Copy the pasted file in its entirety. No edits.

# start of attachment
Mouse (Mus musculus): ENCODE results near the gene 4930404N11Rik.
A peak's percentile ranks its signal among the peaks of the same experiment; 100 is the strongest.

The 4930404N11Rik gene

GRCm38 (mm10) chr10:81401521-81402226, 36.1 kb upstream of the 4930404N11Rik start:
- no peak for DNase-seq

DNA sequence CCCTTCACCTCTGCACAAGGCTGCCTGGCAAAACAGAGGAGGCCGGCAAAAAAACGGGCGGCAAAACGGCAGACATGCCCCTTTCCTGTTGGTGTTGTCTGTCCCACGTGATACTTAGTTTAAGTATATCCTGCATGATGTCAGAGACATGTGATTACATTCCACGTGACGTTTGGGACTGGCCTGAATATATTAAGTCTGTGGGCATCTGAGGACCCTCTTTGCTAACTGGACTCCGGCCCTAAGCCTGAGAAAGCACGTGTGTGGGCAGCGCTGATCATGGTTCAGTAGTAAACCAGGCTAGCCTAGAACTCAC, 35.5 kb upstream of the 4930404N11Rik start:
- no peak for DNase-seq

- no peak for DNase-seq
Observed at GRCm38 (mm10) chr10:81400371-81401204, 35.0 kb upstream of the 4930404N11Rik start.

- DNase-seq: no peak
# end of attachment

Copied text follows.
Mouse (Mus musculus): ENCODE results near the gene 4930404N11Rik.
A peak's percentile ranks its signal among the peaks of the same experiment; 100 is the strongest.

The 4930404N11Rik gene

GRCm38 (mm10) chr10:81401521-81402226, 36.1 kb upstream of the 4930404N11Rik start:
- no peak for DNase-seq

DNA sequence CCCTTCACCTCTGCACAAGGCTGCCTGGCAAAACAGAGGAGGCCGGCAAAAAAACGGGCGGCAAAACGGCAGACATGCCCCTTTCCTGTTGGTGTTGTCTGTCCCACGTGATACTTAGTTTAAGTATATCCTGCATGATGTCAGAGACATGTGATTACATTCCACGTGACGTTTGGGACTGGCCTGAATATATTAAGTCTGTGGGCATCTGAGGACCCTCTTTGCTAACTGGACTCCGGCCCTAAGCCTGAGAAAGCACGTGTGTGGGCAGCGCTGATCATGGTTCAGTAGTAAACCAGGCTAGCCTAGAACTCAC, 35.5 kb upstream of the 4930404N11Rik start:
- no peak for DNase-seq

- no peak for DNase-seq
Observed at GRCm38 (mm10) chr10:81400371-81401204, 35.0 kb upstream of the 4930404N11Rik start.

- DNase-seq: no peak